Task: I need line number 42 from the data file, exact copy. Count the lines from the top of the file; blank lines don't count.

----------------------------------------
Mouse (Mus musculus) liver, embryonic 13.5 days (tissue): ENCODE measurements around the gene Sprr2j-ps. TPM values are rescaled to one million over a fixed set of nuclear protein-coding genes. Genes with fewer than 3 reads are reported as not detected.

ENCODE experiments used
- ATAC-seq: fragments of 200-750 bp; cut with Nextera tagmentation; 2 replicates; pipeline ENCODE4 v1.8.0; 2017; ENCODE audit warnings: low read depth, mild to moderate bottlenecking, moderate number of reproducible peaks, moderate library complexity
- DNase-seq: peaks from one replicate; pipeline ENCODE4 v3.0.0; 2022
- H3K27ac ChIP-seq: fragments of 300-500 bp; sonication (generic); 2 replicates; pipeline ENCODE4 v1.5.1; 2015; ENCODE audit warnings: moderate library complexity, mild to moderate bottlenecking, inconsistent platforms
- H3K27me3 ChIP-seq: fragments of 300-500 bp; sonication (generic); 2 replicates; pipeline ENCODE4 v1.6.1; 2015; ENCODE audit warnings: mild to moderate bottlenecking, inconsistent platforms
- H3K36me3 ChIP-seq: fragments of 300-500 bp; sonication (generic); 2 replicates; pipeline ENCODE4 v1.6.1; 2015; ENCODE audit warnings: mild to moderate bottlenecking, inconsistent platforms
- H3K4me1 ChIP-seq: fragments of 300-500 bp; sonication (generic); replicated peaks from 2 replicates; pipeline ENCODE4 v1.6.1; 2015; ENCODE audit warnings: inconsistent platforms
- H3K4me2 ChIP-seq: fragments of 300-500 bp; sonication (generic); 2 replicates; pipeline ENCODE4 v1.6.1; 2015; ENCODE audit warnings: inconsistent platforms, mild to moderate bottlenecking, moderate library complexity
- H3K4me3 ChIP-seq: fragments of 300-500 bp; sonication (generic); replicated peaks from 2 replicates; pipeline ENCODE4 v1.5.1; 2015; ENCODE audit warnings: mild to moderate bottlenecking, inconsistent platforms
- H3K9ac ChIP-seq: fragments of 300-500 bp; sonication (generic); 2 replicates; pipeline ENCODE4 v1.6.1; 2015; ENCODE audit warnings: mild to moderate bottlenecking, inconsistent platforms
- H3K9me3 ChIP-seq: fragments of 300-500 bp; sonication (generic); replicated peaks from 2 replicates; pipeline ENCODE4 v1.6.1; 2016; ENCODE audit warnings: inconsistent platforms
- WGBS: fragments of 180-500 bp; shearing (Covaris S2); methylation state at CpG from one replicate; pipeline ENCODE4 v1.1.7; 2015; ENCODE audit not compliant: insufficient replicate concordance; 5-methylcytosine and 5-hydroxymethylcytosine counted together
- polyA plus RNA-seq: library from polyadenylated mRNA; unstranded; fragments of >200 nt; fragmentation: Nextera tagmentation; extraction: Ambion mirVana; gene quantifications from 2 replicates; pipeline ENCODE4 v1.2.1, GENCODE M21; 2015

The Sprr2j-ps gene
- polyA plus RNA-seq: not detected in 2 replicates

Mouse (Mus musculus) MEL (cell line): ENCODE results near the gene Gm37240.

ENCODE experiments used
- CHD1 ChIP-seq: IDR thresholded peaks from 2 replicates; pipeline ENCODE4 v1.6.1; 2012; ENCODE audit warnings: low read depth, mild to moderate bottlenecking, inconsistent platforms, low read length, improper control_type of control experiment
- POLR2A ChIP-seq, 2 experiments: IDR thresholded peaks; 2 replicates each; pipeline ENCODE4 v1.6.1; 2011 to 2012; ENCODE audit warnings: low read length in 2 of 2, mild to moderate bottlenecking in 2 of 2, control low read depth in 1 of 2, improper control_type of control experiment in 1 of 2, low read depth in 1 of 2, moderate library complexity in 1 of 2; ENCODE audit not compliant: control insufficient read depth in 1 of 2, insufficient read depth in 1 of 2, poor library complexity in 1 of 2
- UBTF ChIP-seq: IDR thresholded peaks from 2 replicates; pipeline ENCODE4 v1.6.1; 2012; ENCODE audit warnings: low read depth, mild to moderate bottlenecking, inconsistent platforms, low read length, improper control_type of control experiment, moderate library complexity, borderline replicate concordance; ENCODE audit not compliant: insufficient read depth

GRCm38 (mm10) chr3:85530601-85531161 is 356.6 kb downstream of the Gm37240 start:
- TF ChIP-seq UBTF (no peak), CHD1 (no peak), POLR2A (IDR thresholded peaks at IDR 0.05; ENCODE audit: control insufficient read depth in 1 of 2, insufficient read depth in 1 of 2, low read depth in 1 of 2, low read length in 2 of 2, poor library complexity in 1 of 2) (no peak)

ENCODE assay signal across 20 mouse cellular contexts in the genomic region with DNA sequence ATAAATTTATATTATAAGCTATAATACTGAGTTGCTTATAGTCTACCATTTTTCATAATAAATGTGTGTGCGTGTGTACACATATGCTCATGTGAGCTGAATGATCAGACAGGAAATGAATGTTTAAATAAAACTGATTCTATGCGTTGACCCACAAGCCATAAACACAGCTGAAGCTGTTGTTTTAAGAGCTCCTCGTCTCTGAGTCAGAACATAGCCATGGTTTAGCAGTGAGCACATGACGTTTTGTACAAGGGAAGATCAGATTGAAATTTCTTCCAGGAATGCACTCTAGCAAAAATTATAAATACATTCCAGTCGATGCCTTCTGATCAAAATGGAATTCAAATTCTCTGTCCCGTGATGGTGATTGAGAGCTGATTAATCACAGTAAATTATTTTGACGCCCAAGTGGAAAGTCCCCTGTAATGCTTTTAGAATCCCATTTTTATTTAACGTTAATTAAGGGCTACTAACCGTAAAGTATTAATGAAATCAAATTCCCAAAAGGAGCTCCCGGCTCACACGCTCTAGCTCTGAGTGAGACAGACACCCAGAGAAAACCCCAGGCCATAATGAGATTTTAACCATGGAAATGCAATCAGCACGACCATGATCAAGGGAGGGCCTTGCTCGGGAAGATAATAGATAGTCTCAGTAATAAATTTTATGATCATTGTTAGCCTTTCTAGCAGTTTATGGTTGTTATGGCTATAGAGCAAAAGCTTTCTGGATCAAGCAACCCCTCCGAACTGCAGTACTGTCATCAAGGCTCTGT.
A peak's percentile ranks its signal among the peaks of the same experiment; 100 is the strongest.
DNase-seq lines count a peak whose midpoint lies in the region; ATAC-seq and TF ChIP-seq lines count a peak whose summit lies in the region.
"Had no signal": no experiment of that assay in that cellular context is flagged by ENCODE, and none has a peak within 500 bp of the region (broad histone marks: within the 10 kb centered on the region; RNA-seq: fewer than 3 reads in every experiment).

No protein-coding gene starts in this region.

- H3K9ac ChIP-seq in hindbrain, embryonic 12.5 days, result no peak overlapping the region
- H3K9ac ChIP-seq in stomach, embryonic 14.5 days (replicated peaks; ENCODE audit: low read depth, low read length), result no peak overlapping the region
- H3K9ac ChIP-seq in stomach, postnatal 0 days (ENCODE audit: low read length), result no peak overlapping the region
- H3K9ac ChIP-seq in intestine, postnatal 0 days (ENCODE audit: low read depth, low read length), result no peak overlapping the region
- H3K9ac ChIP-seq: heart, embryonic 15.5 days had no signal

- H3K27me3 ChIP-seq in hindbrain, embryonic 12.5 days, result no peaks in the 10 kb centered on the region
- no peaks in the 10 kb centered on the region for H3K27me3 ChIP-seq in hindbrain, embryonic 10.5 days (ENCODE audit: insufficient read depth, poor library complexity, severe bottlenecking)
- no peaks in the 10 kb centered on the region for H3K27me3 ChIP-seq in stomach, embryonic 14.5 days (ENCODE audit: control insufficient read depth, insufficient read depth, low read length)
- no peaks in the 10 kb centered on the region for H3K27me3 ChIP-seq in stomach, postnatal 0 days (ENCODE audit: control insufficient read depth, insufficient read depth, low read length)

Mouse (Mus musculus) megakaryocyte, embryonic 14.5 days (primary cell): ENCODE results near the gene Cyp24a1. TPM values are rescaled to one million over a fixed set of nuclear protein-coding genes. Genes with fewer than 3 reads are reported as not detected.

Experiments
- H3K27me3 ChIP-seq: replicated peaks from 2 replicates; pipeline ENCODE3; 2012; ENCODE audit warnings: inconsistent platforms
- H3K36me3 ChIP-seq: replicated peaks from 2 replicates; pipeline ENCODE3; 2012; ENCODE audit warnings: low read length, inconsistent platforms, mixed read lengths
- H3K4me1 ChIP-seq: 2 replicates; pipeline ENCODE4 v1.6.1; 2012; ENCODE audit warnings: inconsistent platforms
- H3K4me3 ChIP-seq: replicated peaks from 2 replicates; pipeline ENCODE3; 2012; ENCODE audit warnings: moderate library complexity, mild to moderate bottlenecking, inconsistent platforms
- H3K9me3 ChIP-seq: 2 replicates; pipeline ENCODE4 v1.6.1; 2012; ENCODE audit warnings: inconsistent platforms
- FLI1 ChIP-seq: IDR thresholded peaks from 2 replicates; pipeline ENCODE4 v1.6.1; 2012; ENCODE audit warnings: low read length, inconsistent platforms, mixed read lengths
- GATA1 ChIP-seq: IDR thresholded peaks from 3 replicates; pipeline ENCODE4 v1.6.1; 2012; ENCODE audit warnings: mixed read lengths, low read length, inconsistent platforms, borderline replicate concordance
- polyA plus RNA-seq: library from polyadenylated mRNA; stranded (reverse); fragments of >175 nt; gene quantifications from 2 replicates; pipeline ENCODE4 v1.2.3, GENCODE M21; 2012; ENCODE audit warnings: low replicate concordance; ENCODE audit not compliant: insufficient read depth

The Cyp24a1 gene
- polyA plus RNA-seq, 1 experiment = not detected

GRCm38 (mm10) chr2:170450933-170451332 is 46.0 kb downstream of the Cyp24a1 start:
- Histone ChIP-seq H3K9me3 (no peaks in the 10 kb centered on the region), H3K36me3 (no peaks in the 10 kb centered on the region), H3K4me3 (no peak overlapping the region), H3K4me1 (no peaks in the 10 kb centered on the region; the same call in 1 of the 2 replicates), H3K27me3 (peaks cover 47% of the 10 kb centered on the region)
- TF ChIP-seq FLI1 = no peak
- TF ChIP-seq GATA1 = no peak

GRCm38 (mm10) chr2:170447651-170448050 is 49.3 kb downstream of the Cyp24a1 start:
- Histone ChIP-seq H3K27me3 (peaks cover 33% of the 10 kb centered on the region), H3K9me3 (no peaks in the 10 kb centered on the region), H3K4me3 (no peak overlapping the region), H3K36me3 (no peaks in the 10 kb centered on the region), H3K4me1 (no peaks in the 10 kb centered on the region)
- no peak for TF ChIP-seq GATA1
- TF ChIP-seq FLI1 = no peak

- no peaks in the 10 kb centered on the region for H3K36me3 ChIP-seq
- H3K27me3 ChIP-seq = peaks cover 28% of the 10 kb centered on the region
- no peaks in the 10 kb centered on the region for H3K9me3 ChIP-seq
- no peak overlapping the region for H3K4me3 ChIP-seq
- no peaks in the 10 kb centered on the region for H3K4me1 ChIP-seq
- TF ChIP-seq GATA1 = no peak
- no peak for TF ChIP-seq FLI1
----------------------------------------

- H3K4me1 ChIP-seq: 2 replicates; pipeline ENCODE4 v1.6.1; 2012; ENCODE audit warnings: inconsistent platforms